Mauch Chunk, a borough and the capital of Carbon co., Pennsylvania, on the "W. bank of the Lehigh river, at its passage through the Mahoning mountain, on both sides of the mouth of Mauch Chunk creek, 46 m. above the entrance of the Lehigh into Delaware river, and on the Lehigh canal and the Lehigh Valley railroad and the Central railroad of New Jersey, 89 m. by railroad N. N. W. of Philadelphia, and 121 m. W. of New York; pop. in 1870, 3,841. It is built chiefly in the valley of the creek, on a single street, between the Mahoning and Sharp mountains, in so contracted a place that little room is afforded for gardens to the houses. The hills on each side rise precipitously to the height of several hundred feet, and not far back attain an elevation of more than 1,000 ft. above the river. The place derives its importance from the mines of anthracite found in the Sharp mountain at this eastern extremity of the southern anthracite field of Pennsylvania. The mines of Summit hill or Sharp mountain, 9 m. W. of the village, up the valley of Mauch Chunk creek, have been famous as among the oldest known and most productive of the coal mines in the state. One bed more than 50 ft. thick has been worked over many acres.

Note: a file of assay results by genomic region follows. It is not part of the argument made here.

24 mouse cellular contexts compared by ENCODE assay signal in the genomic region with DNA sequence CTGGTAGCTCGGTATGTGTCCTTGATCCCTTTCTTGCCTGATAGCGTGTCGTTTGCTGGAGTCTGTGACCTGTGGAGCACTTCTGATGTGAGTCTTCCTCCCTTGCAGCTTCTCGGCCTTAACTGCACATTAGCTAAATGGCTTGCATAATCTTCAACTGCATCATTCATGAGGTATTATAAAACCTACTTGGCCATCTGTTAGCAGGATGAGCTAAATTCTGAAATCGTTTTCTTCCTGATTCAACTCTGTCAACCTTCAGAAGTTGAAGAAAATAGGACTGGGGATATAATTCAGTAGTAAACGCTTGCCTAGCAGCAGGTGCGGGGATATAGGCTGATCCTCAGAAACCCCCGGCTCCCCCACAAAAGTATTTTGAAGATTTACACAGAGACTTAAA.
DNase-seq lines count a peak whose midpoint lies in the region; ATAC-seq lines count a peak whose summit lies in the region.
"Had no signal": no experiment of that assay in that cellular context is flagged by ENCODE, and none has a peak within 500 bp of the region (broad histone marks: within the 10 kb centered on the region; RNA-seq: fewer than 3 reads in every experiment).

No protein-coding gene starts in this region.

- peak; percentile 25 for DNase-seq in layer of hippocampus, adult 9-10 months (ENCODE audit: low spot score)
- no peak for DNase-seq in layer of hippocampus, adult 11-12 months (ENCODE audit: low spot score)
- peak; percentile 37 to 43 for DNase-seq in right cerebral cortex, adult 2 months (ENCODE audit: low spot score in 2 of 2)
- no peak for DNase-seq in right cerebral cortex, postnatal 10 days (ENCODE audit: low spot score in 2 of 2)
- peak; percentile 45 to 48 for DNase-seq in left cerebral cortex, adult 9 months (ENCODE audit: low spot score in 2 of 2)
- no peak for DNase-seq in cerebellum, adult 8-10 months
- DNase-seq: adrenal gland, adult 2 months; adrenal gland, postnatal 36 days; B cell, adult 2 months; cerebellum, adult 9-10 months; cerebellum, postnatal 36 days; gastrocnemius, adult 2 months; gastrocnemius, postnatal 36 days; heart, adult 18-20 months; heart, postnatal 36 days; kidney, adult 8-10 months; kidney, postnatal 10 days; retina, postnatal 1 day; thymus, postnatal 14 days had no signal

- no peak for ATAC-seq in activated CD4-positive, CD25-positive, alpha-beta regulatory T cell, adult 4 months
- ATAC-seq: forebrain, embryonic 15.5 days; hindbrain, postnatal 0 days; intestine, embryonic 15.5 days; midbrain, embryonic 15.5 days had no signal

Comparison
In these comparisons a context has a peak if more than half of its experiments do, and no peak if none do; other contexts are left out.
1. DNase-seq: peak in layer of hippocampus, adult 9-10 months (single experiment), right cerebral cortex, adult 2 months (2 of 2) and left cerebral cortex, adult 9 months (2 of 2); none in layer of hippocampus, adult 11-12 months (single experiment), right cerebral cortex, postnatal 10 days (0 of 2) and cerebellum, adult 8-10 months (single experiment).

The coal from these mines was formerly taken to Mauch Chunk over the famous "Switchback "gravity railroad, and thence transferred by chutes to the Lehigh canal. The cars run by gravity the whole distance to Mauch Chunk, and were formerly drawn back by mules, which jnade the descent in cars provided for them. But a return track is now laid, along which the cars descend from the chutes at the canal to the foot of Mt. Pisgah, the high point of Sharp mountain next the river, and are then raised to its summit up an inclined plane by a stationary steam engine. From this point they then run 6 m. by gravity to the foot of another inclined plane, up which they are raised as before, and from its summit descend to the different mines. This road has been superseded by a tunnel at Nesquehoning, and it is now only used for pleasure excursions. The Lehigh canal, with the slackwater navigation of the Lehigh, was formerly continued 25 m. further up the river to Whiteshaven, but having been destroyed by a flood it is now abandoned above Mauch Chunk. The coal mines and furnaces in the vicinity and the Lehigh Valley railroad are controlled largely by residents of the borough.
It contains several handsome houses, a fine public school house, court house, jail, two founderies and machine shops, a flour mill, two national banks, a private bank, two weekly newspapers, a library, and five churches. The beauty of the scenery, the coolness and purity of the air, and the excellence of the water have rendered it a famous summer resort. Glen Onoko, near the borough, a wild and beautiful ravine, is a prominent attraction. The borough limits being circumscribed, the population has extended to Upper Mauch Chunk, on a plateau above the town, and to East Mauch Chunk, a borough on the E. bank of the Lehigh, having 1,585 inhabitants in 1870. The population of the township of Mauch Chunk, on both banks of the river, exclusive of the boroughs, was 5,210. The name is of Indian origin, and its meaning is said to be Great Bear.